Powershell – That torrid vbScript affair – Part 4


The keyboard is covered in sweat, there is heavy breathing in front of the screen.  “Quick disconnect the LAN cable before she finds out!”

“Dear Diary.

I should be ashamed.   I am having an affair with vbScript and my Mistress Powershell suspects something is up.   There were a few times this week I accidentally used a ‘ instead of a # to comment.   This is getting dangerous…”


And so I promised.  Today we’re going to get Loopy and see a vbScript loop vs a Powershell loop to make the task of converting easier.   For although many of us love working in Powershell, we must tip our hats in respect to vbScript and it’s amazing established library.

Having said that, we shall RAID and PILLAGE for code to rewrite… “Yeeeaaarrrrrhh!  AHAR!”

So a quick look and one of the most common loops is the For Next where you establish a range of information to step through, going FOR the NEXT one as you encounter it, and well do SOMETHING.

in the magical Land of vbscript here is a very basic looking “For” loop.

For This = 1 to 20

wscript.echo This


in Powershell that would look like this

FOREACH ( $THIS in 1..20) {



There are some SLIGHT differences in the Syntax ( Parentheses about the code in Powershell for one ) but if you look at each, they are very similar.   They both specify a Range of values and simply execute a block of Code.   VbScript requires the “Next” indicate the end of it’s particular FOR loop but the functionality is very similar.

Here’s where the two are VERY much the same (and thus where translation becomes a little bit easier)

Here is a script borrowed from the TechNet Archives (Free to download) which simply lists the Services on a PC

strComputer = "."

Set objWMIService = GetObject("winmgmts:" & "{impersonationLevel=impersonate}!\" & strComputer & "rootcimv2")

Set colRunningServices = objWMIService.ExecQuery("Select * from Win32-Service")
For Each objService in colRunningServices 
Wscript.Echo objService.DisplayName & VbTab & objService.State

My first reaction was “AIHAGHAIHGHAIHGHAHGHAHHG!!!!” with my hands flailing in the air in panic.

Then I looked at that last bit. That looked SUSPICIOUSLY like I was staring at

FOREACH ($ObjService in $ColRunningServices) { Do stuff }

That’s because I was. vbScript can deal with Objects too (not quite as elegantly as Powershell but it can.  Understanding this helps you see a loop like that and realize some of the code is VERY similar

So that same code from vbScript translated to Powershell could look like this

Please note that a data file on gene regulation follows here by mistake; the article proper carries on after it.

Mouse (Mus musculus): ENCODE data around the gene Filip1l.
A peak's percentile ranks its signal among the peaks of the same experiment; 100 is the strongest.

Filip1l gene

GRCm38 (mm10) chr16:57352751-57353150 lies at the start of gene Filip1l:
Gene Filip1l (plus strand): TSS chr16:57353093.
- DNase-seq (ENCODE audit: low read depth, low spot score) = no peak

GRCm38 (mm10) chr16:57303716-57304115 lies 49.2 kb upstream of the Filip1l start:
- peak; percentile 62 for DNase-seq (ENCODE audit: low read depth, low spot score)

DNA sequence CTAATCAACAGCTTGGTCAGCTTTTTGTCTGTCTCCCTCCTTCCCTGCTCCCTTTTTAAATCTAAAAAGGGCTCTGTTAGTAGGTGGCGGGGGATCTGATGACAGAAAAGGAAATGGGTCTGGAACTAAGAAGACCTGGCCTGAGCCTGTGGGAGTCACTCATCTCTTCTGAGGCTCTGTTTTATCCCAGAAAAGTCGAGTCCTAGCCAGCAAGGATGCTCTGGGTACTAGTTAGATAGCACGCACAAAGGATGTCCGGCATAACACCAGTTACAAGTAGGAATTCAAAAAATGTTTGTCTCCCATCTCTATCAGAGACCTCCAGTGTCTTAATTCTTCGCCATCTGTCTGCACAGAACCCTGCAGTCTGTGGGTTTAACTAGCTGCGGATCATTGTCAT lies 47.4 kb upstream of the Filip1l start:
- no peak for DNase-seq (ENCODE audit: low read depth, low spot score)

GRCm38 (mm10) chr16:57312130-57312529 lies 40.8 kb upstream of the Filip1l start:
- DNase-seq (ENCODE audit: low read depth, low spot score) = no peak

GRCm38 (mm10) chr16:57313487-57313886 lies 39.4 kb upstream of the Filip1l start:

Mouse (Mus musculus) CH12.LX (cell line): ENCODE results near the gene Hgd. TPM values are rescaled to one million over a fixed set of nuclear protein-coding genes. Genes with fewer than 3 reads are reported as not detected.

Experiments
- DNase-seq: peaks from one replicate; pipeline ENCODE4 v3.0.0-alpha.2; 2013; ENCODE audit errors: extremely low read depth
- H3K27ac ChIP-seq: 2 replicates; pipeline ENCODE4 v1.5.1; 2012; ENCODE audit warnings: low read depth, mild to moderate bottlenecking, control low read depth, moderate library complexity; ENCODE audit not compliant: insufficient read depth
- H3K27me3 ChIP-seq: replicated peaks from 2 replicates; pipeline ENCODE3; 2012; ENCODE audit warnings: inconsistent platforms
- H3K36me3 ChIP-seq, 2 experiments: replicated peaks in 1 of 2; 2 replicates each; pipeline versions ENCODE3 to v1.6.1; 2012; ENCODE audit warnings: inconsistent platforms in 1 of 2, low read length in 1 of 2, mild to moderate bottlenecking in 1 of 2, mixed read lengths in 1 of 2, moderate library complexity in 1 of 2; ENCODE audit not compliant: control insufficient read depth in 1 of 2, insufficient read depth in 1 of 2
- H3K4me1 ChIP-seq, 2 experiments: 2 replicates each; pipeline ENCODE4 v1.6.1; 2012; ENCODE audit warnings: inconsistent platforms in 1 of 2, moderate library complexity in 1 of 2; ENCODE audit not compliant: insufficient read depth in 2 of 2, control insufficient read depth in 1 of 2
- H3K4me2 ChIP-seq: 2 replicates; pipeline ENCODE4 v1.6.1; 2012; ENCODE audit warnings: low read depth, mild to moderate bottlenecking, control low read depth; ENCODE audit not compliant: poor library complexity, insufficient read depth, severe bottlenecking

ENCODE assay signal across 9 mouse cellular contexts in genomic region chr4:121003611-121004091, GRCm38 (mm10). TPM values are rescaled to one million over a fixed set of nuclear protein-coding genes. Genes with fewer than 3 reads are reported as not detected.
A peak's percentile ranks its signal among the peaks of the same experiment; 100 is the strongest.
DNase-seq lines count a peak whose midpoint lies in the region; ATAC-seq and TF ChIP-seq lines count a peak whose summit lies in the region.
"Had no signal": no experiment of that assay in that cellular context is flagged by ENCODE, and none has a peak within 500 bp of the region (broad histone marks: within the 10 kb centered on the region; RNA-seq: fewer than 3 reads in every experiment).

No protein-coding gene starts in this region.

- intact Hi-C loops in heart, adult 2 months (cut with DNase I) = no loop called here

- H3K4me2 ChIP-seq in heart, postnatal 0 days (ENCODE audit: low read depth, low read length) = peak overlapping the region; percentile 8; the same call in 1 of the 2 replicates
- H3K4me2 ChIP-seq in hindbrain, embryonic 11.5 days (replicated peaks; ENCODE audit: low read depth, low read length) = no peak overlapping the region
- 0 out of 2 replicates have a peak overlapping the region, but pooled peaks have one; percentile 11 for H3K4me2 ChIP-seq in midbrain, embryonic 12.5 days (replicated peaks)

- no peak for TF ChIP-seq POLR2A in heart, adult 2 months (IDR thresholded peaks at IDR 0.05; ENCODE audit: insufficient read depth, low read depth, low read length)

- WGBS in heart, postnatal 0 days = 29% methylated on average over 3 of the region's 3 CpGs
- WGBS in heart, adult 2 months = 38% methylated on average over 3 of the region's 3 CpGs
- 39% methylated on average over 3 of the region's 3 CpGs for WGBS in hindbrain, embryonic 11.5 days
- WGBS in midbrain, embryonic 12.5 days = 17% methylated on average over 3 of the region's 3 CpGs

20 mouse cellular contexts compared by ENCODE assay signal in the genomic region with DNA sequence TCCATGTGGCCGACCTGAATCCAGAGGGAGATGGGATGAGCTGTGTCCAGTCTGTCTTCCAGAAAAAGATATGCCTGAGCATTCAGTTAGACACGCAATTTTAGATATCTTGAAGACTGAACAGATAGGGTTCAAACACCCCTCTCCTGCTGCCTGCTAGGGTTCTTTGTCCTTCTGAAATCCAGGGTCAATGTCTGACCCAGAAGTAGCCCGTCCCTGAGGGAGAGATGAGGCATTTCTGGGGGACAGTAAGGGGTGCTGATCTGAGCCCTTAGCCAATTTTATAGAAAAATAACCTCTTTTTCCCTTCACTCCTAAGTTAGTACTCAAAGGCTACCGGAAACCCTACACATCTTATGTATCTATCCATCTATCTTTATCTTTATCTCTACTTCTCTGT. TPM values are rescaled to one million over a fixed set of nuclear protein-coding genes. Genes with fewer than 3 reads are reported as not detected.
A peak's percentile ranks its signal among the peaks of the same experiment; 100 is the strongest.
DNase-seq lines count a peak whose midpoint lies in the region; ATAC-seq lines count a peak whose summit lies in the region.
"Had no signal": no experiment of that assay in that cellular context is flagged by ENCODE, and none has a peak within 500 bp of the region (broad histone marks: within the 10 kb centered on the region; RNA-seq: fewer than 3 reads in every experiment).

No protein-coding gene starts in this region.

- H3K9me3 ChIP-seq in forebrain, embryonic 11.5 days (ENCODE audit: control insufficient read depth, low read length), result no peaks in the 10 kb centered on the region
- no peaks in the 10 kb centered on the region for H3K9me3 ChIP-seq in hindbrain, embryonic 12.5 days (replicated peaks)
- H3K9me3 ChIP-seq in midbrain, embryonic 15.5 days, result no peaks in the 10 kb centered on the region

$colRunningServices=GET-WMIOBJECT -namespace ‘root/CIMV2’ –query ‘Select * from Win32-Service’

ForEach ($objService in $colRunningServices) {

  Write-host $objService.DisplayName, $objService.State

Ok the format isn’t EXACTLY the same but this session is about LOOPS. And if you stand back and pause, you’ll see the slight differences and also the similarities between the two loops.

And that’s not really all that difficult to translate between the two.  It’s just about the Syntax.  So next time we’ll see the other loops and hopefully not get TOO loopy and lose our minds.


Just Remember, The Power of Shell is in YOU

The Energized Tech

Powershell – Audit the Exchange Server 2007 for Mailbox Access


An interesting task to go about today.

“How do I tell if a User has rights to another user’s Mailbox?”

In Exchange 2007, in the new Console, an Enterprise Exchange Admin can now EASILY grant FullAccess and SendAs rights to users.

the problem comes up that after a few years, well you’re going to wonder WHO is able to access WHAT?   Especially with staff changes and Administrator switches.

But thankfully with Powershell, this is a Breeze!

We have a commandlet called GET-MAILBOXPERMISSION.  It ties right into GET-MAILBOX too.

So watch this little trick.

GET-MAILBOX john.smith | GET-MAILBOXPERMISSION | where { $-.Name –like ‘*Joey.Admin*’ }

That one line will tell you if “Joey.Admin” has rights (any rights) on John.Smith’s mailbox.

Now it gets cooler.  Maybe “Joey.Admin” got fired and we need to make sure he doesn’t have access to other mailboxes.  Or better yet.  Perhaps “Joey.Admin” didn’t LISTEN to his boss and was casually granting himself full access to corporate mailboxes abusing his admin rights.